Love & techno: the Jane Fitz story | Features | MN2S

This week saw underground house and techno heroine Jane Fitz join the MN2S agency roster, bringing with her two decades of experience at residencies at acclaimed festivals Freerotation and Field Maneuvers. We took some time to get to know her, digging through her history and influences and ending up at her recent forays into releasing music as one half of Invisible Menders.

When and how did you first discover electronic music?

It seemed to be everywhere when I was growing up, from seeing Depeche Mode and Sparks on ‘Top Of The Pops’ on TV, to some strange synthesizer demonstration tapes that my Dad had in his car, to the Jean-Michel Jarre albums my older brother had. In fact, I remember my Dad being really into it. When I was a bit older him and my mum and me all went to watch the Jean-Michel Jarre show at Docklands – although we didn’t have tickets, we watched it from the side of a big hill in Beckton. Lasers and synthesizers outdoors; that was impressive.

What were some of your formative experiences?

I used to go to a party at the back of a pub in Dagenham on a Monday night when I was about 14 and that was the first time I heard DJs mix without talking. It was a lot of rare groove and soul and the sort of stuff I was listening to on the pirates, and then bits of house started to filter in. It was an under-18s thing but the DJs used to play at clubs and raves at the weekend so they were the real deal. I clearly remember hearing Phuture Fantasy Club’s ‘Slam’ – it was the maddest thing I’d heard up to that point, played out, with loads of people going for it all around me.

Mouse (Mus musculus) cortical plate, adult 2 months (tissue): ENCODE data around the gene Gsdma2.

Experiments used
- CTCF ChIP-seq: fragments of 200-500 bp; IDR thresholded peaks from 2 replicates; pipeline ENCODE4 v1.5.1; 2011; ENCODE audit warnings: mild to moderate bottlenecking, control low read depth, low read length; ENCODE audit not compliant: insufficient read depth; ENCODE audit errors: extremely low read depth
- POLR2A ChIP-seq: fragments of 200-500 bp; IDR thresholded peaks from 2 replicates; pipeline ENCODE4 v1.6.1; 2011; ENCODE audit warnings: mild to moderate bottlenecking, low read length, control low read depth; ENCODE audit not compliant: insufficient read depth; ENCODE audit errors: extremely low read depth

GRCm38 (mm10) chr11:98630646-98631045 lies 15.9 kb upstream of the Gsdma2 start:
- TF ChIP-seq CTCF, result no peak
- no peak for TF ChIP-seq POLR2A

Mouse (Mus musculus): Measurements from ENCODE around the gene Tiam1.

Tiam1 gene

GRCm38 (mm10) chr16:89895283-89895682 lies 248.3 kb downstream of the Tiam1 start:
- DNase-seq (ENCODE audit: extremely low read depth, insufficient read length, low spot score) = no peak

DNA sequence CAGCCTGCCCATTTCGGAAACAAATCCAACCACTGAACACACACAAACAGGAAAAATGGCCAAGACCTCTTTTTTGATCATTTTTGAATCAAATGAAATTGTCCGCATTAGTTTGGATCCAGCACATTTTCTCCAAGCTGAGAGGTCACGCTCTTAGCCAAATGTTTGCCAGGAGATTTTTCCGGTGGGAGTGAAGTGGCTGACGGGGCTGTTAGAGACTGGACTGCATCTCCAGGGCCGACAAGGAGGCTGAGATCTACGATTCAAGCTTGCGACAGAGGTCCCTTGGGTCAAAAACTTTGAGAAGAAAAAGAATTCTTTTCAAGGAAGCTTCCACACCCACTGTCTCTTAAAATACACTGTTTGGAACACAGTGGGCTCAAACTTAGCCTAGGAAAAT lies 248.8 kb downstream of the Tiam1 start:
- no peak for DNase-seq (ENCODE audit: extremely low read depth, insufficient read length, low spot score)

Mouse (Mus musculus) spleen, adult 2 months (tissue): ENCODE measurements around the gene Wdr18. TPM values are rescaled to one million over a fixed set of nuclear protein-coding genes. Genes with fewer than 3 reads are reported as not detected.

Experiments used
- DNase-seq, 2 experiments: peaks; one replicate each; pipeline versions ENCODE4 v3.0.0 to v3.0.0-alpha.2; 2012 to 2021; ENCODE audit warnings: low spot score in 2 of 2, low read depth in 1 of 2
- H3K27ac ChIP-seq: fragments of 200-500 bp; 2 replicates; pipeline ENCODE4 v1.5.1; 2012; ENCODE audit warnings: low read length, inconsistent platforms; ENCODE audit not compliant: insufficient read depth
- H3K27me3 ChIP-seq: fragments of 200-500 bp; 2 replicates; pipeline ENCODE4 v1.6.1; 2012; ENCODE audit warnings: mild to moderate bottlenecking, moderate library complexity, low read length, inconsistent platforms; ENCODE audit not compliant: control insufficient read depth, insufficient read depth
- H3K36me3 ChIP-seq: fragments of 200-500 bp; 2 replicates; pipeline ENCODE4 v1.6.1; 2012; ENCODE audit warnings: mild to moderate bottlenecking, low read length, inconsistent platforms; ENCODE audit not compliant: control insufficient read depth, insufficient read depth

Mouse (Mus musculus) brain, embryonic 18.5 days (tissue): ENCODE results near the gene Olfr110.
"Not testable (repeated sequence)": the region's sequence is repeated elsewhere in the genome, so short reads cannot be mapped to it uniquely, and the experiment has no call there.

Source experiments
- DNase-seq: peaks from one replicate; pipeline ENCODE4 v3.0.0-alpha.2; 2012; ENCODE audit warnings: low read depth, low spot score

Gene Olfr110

I grew up on the edge of Essex and East London. Listening to pirate radio really shaped me musically – loads of soul and rare groove from Tony Monson and Graham Gold. And Chris Forbes’ electro shows on Solar and later on Capital Radio were big. I was a real soul and jazz head growing up, so I learnt my party ropes at Talkin’ Loud and Dingwalls and the Iceni. And later at The Blue Note. And then I had a bit of a mad trance and techno stage and used to go to Return To The Source and squat do’s for a bit, before I moved out to Asia – the after-hours and blossoming rave scene there was incredibly important.

Visiting New York in 1998 and to Body & Soul guided me back to a real house path, as did Kenny Hawkes and Harri’s weekly Friday’s R Firin, when I moved back to London. I’ll be honest though – I’m genuinely always looking for formative musical and party experiences. Going to The Labyrinth last year blew things apart for me. Setting, soundtrack, co-partiers – they can all inspire life-changing magic if you’re lucky.

When did you start DJing and where did you first play out?

I dabbled around with playing records at parties for years when I was growing up so I can’t really remember a first time. But I was more of a fade-in, fade-out DJ for years, playing rare groove and hip-hop and freestyle. I didn’t learn to mix properly until 1997 when I was living in a place in Hong Kong with some decks in it. I really need to thank my old flatmate for that opportunity! My first time mixing out would have been about a month after that, at this place called CE Top – a gay karaoke bar on a rooftop where friends used to hold parties.